Aspall Cyder - Cider and Vinegar

Sri Lanka beach diaries


Date
16th April 2014

Category
Henry's Travels


Sri Lanka Schmee Lanka. Why go all that way when you could stop in India? Glorious India, hectic, exhilarating, dusty India. Instead, pedestrian, boring, backwater Sri Lanka?

his was how my mind was working when we were asked a third consecutive year to holiday with friends there. “It’s right by the beach; has its own pool; wonderful staff who bring you teas and cocktails before you even realise that’s precisely what you want,” was the gist of their pitch. “Yeah, yeah”, in my head. “But where’s the adventure?”

Well, ultimately, I’ve finally realised I’ve reached the age where a break without adventure is actually incredibly appealing – you know, the list of books I want to read has got no shorter lately and that poolside looked mighty tempting in the pics, and who doesn’t like being served cocktails before you realise you don’t just want one, you desperately need one; so why not – we signed up and found ourselves suddenly in paradise.

Sometimes it’s nice being wrong; I should do it more often, although I suspect my wife would present a very credible case that I arrived in that space a long time ago!

Our destination was Galle in the south. A Portuguese, come Dutch, come British colonial port – and probably before all these plunderers, a trading post of the Chinese.

We were ‘billeted’ in a beautiful villa 20 minutes to the east of Galle by rickshaw. Pool and beachfront as promised. Why did I ever think this wasn’t the best idea I’d been presented recently? (see above for an answer to that). Our friends were waiting, as was a cocktail, and my shoulders relaxed almost to the floor the moment we walked through the door.

Sometimes it’s nice being wrong; I should do it more often, although I suspect my wife would present a very credible case that I arrived in that space a long time ago!

Far from being the ‘India Light’ I had imagined, Sri Lanka has its own unique identity. It has had its crises in recent years. Whilst the civil war is finally over, a cloud still hangs over the Government’s human rights abuses in the run up to the war’s conclusion; everyone we met was delighted it was over, but then we never met any Tamils in the south, and as a friend who recently worked for the UN noted, the discrimination the Tamils face – and which partly led to the war – is still happening, so one wonders if this has gone away for good.

The Galle area itself was also devastated in the 2003 tsunami – it was here the train carrying 1000’s of passengers was swamped that fateful morning; you would be hard pushed to tell now such has been the return to normality. At least on the surface; get any local on the subject and it is clear this is still very fresh in many people’s minds as one would expect; but it is a true testament to the power of the human spirit that the place felt so alive and welcoming.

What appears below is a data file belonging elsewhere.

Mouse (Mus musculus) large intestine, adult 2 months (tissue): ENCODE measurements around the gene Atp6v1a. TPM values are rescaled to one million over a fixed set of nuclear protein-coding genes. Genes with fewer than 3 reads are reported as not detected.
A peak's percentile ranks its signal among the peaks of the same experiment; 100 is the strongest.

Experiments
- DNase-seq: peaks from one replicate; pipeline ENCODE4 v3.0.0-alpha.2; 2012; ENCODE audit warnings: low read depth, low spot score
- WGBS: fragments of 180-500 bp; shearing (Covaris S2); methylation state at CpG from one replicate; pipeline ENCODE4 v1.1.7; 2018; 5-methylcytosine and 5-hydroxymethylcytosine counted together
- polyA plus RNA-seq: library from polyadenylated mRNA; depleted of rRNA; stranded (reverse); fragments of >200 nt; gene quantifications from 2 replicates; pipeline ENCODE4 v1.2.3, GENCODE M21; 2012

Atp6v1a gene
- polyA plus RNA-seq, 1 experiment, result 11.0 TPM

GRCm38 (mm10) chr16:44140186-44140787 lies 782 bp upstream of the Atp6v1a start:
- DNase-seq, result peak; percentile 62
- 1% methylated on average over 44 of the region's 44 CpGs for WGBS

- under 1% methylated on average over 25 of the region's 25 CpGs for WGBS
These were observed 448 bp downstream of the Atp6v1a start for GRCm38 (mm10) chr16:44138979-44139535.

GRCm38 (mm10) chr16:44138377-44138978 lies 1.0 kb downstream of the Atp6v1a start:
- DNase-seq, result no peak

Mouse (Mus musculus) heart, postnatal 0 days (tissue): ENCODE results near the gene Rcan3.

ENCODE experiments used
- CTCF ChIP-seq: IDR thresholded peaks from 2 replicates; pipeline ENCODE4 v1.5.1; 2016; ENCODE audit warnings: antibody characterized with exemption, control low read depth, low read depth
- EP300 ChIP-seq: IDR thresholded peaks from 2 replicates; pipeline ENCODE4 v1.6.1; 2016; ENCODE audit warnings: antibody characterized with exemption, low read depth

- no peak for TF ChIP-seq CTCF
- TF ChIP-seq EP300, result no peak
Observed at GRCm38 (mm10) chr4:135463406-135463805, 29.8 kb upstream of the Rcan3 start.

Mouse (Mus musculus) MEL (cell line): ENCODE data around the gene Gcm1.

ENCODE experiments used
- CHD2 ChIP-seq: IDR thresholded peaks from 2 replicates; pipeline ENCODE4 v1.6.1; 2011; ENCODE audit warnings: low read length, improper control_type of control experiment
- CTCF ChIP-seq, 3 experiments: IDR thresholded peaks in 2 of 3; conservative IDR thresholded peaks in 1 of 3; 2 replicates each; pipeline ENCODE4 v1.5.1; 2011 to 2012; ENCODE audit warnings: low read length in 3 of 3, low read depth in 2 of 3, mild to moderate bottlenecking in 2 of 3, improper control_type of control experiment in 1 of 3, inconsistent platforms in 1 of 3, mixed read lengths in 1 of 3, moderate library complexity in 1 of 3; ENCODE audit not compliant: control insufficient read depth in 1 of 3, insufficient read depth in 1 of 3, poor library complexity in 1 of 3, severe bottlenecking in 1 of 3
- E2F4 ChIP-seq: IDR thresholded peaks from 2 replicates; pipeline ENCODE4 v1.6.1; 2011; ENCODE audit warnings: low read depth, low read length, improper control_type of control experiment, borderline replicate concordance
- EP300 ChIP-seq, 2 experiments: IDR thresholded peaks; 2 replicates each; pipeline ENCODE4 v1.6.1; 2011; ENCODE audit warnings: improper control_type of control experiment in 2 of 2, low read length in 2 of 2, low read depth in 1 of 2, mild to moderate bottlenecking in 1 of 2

Each day passed with a delightful regularity; our host team led by the energetic Janaka were wonderfully engaging. We always do our best to pick up local phrases, but apart from please, thank you and good bye, most of my Sinhalese has gone the way of my O-level French, and in to some dark and dusty library shelf of my brain. 

Samartha, our hugely capable chef, was very generous in sharing the secrets of his cooking. As was he in sharing his space - no tantrums in his kitchen. He even let us go shopping with him for the day’s ingredients – down to the fish market, through and amongst the veg and fruit stalls (their apples come from the US to my surprise). We must have slowed him horribly, but not even a scowl crossed his face. And back to the villa to learn how to make Sri Lankan dhal along with pork curry and Sri Lankan crab. How I didn’t put a stone on I’ll never know.

The southern beaches are very special, and where we were it was remarkably quiet; often only us on the beach of an evening. Further in towards Galle it becomes busier; from Wijaya with its beach front cafés and surf dudes, right through to the relatively ghastly Unawatuna Beach, with its rows of budget hotels and bars. Nothing wrong with it inherently, just felt like I could have been in Thailand – or anywhere else in the world for that matter. Well, perhaps not Lowestoft.

And we were in turtle territory to boot. We often saw them bobbing just off the beaches, and then one glorious night, we were woken by the security guards to come and see an Olive Ridley turtle laying her eggs. Rather than leave them be, we gathered the eggs and took them to the nearby turtle sanctuary. Egg thieving is a common occurrence on these beaches; the financial rewards are high so it’s hard to be too judgemental. This way, there was at least a fighting chance some of them would make it to sea and into adulthood.

Every evening, recently hatched turtles are released to the sea, and if you’re out in the surf it’s not uncommon to see them paddling by on their way out into Open Ocean. As my friend Jim pointed out though, there are plenty of sharp toothed creatures waiting to devour them – including sharks, so after that scientific observation my “Awwww” went out of the window and I got out of their vicinity pronto when I saw them. He was probably winding me up, but I’m a landlubber at heart so wasn’t taking any chances.

It’s a glorious country; the people, the food, the climate, the scenery; all surpassed my expectation, and will go down as one of my favourite recent holiday destinations.

But as ever, I can turn any break into a busman’s holiday, anywhere in the world; so what to drink? Look out for my  next post where I share my top 5...

It’s a glorious country; the people, the food, the climate, the scenery; all surpassed my expectation, and will go down as one of my favourite recent holiday destinations.